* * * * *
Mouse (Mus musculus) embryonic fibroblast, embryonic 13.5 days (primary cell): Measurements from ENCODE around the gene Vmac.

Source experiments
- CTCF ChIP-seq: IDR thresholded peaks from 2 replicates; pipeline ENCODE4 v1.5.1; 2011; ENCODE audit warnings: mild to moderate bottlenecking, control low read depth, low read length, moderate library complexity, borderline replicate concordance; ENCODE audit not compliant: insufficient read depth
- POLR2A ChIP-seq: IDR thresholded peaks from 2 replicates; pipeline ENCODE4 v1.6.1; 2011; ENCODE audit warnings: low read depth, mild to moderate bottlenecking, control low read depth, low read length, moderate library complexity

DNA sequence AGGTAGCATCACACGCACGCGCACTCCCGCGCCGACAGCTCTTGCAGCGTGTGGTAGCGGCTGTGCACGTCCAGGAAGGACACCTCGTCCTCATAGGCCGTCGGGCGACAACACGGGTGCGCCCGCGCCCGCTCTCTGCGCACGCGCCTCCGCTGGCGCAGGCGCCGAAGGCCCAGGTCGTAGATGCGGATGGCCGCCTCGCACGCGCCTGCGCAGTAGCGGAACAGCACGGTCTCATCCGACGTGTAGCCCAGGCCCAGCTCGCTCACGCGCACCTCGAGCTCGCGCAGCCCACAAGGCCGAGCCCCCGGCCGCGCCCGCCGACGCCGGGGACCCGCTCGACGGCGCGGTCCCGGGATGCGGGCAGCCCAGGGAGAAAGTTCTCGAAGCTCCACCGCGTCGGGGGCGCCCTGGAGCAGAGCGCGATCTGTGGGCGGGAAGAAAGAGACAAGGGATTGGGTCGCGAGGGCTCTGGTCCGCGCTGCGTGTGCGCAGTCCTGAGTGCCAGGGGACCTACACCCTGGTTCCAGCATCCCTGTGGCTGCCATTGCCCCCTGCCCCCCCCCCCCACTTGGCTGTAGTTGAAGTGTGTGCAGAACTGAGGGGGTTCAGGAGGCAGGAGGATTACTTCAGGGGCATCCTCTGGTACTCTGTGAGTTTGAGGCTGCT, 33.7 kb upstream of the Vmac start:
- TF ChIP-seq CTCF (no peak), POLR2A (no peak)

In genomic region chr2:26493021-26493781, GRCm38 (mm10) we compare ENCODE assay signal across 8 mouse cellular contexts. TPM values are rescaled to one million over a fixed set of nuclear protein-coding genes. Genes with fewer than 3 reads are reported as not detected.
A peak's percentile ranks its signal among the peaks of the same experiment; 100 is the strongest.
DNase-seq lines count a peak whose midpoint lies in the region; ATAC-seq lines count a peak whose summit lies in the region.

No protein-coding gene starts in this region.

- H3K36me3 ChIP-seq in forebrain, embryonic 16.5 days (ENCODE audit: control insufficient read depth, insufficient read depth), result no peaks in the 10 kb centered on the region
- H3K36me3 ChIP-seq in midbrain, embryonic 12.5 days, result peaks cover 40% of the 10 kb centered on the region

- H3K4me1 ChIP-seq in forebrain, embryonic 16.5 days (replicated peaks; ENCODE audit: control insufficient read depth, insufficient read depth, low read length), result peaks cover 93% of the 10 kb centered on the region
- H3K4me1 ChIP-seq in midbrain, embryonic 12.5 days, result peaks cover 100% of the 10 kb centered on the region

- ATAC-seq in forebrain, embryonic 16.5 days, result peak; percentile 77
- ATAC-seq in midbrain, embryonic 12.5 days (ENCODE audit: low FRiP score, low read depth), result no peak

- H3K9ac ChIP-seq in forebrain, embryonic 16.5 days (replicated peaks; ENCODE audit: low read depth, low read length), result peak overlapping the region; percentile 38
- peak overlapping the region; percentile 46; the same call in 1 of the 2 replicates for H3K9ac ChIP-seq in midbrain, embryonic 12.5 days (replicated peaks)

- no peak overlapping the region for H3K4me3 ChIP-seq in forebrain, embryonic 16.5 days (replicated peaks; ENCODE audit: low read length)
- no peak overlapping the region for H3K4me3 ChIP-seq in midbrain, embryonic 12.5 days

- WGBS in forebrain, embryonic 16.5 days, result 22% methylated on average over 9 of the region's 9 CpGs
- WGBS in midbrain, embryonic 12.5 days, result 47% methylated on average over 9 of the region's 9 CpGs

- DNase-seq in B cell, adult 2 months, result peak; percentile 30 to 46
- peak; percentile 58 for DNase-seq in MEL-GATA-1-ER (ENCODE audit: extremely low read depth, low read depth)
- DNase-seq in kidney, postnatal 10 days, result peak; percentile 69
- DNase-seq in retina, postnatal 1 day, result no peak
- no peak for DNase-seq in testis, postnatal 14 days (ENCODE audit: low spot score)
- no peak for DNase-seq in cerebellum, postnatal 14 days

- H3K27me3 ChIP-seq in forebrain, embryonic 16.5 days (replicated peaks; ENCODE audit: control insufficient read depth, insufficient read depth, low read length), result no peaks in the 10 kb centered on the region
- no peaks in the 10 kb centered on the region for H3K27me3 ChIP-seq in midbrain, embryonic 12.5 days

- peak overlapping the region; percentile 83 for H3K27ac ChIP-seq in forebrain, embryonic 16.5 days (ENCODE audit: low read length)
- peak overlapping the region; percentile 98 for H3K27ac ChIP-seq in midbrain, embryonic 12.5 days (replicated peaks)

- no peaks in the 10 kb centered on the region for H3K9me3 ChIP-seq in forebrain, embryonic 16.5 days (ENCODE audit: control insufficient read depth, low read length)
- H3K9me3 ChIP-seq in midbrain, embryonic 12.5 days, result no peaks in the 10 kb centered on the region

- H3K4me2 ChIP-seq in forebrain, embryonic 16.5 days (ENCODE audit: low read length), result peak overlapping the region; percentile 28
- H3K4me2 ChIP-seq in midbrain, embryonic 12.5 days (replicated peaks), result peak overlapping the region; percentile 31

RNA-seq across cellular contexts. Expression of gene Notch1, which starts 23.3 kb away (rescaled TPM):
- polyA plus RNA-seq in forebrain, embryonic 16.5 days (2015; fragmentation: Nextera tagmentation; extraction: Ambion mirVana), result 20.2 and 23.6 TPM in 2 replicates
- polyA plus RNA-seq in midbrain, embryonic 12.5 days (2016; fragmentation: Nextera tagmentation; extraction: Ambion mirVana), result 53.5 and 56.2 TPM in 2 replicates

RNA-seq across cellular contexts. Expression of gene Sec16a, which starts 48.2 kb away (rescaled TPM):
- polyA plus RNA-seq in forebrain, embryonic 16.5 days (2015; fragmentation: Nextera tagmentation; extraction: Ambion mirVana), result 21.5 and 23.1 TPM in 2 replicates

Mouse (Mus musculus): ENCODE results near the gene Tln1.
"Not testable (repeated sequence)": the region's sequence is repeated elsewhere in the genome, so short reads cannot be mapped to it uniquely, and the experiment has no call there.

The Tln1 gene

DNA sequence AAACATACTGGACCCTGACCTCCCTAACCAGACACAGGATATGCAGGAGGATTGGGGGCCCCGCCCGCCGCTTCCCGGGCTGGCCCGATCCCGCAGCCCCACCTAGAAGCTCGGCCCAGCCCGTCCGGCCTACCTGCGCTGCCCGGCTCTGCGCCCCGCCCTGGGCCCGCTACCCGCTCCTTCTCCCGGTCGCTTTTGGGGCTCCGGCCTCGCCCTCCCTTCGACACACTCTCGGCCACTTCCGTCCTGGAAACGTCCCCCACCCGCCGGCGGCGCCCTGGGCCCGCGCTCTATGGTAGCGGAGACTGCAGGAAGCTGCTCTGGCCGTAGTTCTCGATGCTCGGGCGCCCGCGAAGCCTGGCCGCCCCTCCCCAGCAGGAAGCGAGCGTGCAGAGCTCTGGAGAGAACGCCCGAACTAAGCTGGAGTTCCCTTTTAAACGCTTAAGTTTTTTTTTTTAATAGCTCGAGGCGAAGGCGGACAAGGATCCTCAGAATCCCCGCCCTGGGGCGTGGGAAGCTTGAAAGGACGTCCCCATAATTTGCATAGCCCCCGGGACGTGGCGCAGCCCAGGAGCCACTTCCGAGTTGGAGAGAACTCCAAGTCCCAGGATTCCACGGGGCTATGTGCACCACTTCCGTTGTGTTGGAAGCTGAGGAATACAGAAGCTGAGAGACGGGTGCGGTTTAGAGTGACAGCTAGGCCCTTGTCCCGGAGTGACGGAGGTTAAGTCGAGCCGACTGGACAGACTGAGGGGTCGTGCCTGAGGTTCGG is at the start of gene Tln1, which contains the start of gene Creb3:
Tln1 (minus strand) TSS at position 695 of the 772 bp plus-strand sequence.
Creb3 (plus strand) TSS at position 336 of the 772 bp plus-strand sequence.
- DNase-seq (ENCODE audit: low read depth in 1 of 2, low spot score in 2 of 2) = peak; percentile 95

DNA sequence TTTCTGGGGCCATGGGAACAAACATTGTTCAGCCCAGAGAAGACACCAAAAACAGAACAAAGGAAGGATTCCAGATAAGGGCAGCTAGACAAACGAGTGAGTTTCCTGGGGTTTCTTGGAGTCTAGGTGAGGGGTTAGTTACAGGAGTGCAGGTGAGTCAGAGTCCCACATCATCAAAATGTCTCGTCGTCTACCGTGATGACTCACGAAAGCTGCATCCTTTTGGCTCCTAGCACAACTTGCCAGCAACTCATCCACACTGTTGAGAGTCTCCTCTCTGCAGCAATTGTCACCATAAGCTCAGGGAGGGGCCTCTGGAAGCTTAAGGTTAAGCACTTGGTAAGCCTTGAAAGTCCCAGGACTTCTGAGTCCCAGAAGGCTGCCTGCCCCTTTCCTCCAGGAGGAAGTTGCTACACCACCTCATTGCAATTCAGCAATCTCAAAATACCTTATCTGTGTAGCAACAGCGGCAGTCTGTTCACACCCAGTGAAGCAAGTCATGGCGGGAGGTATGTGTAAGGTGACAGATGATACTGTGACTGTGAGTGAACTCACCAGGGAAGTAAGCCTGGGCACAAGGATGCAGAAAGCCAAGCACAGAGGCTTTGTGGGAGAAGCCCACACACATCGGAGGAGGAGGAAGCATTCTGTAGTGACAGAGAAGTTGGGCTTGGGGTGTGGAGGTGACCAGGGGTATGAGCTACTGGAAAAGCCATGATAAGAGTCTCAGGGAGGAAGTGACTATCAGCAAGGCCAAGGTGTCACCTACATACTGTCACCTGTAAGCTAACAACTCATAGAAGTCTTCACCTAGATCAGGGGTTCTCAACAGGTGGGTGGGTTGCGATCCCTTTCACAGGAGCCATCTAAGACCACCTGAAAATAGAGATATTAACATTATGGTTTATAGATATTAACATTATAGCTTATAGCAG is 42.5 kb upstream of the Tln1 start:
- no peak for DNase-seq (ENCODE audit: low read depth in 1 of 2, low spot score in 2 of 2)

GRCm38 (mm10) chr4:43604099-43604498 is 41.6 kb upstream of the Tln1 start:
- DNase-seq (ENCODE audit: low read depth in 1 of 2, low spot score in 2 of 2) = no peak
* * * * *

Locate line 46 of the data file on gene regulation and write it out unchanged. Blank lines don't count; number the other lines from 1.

Tln1 (minus strand) TSS at position 695 of the 772 bp plus-strand sequence.